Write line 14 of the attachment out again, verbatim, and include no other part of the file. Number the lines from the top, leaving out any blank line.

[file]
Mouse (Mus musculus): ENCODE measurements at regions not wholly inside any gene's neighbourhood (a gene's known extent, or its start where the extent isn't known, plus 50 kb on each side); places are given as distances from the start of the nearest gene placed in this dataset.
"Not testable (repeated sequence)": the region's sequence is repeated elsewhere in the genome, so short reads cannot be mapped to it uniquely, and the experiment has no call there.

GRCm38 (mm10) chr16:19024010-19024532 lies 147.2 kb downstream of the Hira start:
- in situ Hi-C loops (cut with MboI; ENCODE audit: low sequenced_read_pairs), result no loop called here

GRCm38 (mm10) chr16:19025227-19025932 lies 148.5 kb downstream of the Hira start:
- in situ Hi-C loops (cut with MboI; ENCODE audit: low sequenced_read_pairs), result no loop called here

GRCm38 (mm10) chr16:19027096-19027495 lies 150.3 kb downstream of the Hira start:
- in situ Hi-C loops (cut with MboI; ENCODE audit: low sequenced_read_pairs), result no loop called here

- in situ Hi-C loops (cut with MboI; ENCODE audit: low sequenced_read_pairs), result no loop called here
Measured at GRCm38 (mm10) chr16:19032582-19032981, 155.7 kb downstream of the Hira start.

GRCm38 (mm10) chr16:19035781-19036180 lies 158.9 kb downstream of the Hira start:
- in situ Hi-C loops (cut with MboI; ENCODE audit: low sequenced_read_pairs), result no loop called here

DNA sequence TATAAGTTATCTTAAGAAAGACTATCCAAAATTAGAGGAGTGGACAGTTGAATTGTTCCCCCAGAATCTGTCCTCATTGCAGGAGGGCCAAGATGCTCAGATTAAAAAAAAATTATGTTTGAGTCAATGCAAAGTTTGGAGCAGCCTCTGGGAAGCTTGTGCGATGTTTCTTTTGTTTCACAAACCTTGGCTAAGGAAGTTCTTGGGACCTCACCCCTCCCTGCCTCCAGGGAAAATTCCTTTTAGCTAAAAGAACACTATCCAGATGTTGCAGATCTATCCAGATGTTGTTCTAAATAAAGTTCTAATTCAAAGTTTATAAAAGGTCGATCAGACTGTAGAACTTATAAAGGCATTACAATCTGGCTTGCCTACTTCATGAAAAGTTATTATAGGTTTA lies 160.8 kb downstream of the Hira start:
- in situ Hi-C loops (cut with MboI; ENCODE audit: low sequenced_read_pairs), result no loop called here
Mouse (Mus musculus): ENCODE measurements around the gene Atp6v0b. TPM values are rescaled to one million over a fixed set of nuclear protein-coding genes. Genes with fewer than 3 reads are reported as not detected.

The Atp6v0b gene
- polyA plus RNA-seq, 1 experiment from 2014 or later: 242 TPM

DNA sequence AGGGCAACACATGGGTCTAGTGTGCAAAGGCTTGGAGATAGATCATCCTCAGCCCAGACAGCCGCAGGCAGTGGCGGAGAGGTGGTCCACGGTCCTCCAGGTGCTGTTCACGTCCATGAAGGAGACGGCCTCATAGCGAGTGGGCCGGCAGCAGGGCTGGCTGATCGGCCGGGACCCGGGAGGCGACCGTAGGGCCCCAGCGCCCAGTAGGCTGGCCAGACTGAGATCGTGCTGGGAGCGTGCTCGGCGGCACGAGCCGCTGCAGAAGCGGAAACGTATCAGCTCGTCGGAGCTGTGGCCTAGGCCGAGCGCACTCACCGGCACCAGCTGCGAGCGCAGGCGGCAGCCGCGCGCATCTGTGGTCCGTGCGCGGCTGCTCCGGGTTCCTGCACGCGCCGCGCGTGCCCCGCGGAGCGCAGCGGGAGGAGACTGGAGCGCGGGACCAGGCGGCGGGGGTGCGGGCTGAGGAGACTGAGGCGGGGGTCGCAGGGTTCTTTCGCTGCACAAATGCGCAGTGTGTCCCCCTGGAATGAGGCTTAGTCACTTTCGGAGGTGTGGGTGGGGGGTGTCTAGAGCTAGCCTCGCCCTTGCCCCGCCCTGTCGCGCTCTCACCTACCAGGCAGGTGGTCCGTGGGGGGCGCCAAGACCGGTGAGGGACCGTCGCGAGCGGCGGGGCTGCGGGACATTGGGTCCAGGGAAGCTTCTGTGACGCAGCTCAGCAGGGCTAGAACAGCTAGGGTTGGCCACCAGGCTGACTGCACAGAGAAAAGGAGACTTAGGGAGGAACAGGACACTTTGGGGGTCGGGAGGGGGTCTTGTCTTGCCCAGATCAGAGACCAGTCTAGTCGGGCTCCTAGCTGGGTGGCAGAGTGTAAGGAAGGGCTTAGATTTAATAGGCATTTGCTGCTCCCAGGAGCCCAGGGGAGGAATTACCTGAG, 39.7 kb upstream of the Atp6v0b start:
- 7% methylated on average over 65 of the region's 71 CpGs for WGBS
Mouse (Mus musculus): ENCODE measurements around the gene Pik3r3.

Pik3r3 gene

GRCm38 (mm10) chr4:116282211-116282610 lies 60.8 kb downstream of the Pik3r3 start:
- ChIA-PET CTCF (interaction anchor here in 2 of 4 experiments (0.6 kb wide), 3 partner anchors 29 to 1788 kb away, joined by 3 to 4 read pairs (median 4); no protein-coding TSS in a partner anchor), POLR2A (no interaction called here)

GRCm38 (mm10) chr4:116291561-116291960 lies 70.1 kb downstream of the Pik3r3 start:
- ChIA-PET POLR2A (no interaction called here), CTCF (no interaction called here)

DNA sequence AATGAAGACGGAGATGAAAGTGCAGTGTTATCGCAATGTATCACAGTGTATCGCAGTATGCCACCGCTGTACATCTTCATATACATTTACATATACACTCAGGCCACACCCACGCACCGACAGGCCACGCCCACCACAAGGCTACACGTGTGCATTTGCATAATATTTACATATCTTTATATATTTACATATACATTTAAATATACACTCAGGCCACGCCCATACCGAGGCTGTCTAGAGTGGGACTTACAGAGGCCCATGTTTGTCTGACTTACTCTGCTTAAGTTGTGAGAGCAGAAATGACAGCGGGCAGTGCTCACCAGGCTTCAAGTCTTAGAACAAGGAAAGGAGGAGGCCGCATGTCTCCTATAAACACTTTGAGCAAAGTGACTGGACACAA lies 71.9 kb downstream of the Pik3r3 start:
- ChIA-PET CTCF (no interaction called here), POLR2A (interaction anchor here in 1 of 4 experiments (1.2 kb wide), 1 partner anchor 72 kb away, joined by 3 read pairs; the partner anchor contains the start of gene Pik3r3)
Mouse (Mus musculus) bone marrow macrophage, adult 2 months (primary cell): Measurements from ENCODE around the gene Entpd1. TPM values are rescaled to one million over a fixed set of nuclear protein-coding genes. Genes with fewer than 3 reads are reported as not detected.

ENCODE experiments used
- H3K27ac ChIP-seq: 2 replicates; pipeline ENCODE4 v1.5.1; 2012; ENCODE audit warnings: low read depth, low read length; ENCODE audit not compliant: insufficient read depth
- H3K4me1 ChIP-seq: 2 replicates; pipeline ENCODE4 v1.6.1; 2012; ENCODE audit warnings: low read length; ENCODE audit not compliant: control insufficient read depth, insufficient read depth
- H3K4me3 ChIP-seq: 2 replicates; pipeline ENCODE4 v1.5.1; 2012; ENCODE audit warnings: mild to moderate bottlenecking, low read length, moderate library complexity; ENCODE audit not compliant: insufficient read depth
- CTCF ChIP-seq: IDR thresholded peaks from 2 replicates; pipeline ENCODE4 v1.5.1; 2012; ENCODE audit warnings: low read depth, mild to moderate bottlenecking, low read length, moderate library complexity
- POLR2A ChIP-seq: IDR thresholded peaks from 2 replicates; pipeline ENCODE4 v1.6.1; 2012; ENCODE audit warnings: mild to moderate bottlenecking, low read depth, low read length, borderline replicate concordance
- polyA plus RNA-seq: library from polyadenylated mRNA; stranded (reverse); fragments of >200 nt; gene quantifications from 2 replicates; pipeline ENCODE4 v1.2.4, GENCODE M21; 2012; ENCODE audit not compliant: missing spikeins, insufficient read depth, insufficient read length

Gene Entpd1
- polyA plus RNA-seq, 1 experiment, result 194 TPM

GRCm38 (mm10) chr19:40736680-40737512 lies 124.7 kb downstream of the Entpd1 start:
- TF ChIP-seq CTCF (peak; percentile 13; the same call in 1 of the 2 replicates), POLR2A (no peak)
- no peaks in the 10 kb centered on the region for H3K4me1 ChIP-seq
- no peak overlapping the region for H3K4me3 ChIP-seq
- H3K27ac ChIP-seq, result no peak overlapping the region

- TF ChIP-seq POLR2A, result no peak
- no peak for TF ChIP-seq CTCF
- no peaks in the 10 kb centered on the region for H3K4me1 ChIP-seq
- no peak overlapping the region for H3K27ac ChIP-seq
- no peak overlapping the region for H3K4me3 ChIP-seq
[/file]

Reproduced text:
- in situ Hi-C loops (cut with MboI; ENCODE audit: low sequenced_read_pairs), result no loop called here